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Report: Nanotechnology can improve crop yields and fertiliser use

Developments in nanotechnology in agriculture can bring efficiency to water and fertiliser use, according to the findings of a recent report.

With this technology, farmers will also be able to use pesticides to better effect, and monitor their soil more efficiently.


The World Nano Foundation has released a report it said aims to delve “into the potential game-changing role of nanotechnology in revolutionising sustainable agriculture practices”.


It defines nanotechnology as the manipulation of matter at the microscopic nanoscale level.


The report states that the technology is already being applied to improve the efficiency and sustainability of agriculture worldwide.


Nanotechnology in agriculture


The report states that nanotechnology can provide benefits to a range of aspects of agriculture, including:


Precision agriculture – nanosensors can monitor soil moisture, temperature, nutrient levels, allowing farmers to optimise crop yields while reducing inputs of water and fertiliser;


Smart delivery systems – nanoparticles can be used to deliver fertilisers and pesticides more efficiently, reducing waste and minimising environmental impact;


Disease detection – nanosensors can detect the presence of plant pathogens (organisms carrying disease), allowing farmers to take action before severe damage is done;


Food preservation – nanotechnology can be used to develop antimicrobial coatings for food packaging, which can extend the shelf life of food and reduce food waste.


University research


In Wales, researchers at Aberystwyth University have explored the potential of nanomaterials in developing innovative solutions for the targeted delivery of pesticides, fungicides, and other agrochemicals.


This university aims to enhance the effectiveness of crop protection while minimising the environmental impact of chemical inputs.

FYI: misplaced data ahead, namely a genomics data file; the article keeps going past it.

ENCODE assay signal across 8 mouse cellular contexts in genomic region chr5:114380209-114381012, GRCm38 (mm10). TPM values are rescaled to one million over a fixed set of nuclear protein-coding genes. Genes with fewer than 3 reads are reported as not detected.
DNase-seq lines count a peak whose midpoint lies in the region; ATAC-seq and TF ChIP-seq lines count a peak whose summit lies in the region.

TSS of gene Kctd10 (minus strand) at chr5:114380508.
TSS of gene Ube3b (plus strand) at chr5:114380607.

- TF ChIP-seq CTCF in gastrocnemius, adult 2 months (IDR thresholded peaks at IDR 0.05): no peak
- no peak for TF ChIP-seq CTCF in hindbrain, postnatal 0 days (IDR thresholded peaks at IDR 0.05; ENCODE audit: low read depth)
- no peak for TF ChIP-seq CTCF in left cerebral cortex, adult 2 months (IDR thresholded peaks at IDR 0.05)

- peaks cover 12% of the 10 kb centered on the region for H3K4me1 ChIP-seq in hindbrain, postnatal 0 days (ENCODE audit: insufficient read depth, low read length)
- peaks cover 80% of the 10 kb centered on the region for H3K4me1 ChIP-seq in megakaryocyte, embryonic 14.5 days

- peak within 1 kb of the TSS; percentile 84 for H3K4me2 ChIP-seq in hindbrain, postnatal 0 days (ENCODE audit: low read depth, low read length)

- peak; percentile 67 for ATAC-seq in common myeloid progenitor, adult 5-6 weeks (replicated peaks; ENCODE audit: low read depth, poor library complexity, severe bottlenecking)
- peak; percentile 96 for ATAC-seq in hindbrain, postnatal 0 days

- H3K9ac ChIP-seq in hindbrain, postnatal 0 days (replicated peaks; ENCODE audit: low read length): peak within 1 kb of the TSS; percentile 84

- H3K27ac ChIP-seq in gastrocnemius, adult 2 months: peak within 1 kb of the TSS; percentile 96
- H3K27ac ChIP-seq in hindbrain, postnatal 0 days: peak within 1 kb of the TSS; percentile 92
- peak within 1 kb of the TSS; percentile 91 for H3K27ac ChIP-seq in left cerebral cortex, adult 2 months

Aberystwyth University also seeks to investigate the use of nanosensors in order to provide data on soil nutrients and moisture levels, allowing farmers to make informed decisions on fertiliser application and irrigation.


Prof. Peter Majewski of the University of South Australia said: “Nanotechnology offers exciting possibilities for sustainable agriculture, particularly in precision agriculture and targeted delivery of nutrients and pesticides.”


At the University of California Davis, researchers have explored the use of nanotechnology in the areas of crop production, pest management, and precision agriculture.


They are also investigating the use of nanofertilisers to enhance nutrient uptake and efficiency and to develop nanomaterial-based systems for targeted and controlled release of agrochemicals (to control pests).


The Indian Institute of Technology in Delhi is focused on the development of nanofertilisers to enhance crop productivity and reduce nutrient losses, as well as agrochemicals using nanomaterial-based systems for effective pest and disease management.


Sustainable agriculture


The market for nanotechnology in sustainable agriculture through organic farming, herbicides and farming practices is still relatively small but expected to grow significantly.


The report stated that the global nanotechnology market in agriculture is forecasted to reach $16.7 billion by 2025, with the increasing demand for sustainable agriculture practices a key driver of market growth.


The US Department of Agriculture has awarded $35 million in grants over the past five years to support research in this sector.


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